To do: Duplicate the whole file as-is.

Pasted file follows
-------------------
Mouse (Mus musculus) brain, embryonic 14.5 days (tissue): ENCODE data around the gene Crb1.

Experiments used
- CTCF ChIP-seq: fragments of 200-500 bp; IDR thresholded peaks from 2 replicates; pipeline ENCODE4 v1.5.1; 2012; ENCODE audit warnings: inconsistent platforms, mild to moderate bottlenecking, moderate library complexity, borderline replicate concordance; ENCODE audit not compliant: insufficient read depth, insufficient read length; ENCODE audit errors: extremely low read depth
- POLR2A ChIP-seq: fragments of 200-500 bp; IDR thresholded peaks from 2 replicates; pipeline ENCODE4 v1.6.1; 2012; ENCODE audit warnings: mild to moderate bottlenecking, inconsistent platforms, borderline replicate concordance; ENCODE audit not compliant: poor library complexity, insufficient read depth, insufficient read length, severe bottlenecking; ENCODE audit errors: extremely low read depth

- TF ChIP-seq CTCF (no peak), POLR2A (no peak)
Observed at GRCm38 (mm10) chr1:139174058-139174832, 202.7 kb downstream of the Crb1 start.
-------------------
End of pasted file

Mouse (Mus musculus) brain, embryonic 14.5 days (tissue): ENCODE data around the gene Crb1.

Experiments used
- CTCF ChIP-seq: fragments of 200-500 bp; IDR thresholded peaks from 2 replicates; pipeline ENCODE4 v1.5.1; 2012; ENCODE audit warnings: inconsistent platforms, mild to moderate bottlenecking, moderate library complexity, borderline replicate concordance; ENCODE audit not compliant: insufficient read depth, insufficient read length; ENCODE audit errors: extremely low read depth
- POLR2A ChIP-seq: fragments of 200-500 bp; IDR thresholded peaks from 2 replicates; pipeline ENCODE4 v1.6.1; 2012; ENCODE audit warnings: mild to moderate bottlenecking, inconsistent platforms, borderline replicate concordance; ENCODE audit not compliant: poor library complexity, insufficient read depth, insufficient read length, severe bottlenecking; ENCODE audit errors: extremely low read depth

- TF ChIP-seq CTCF (no peak), POLR2A (no peak)
Observed at GRCm38 (mm10) chr1:139174058-139174832, 202.7 kb downstream of the Crb1 start.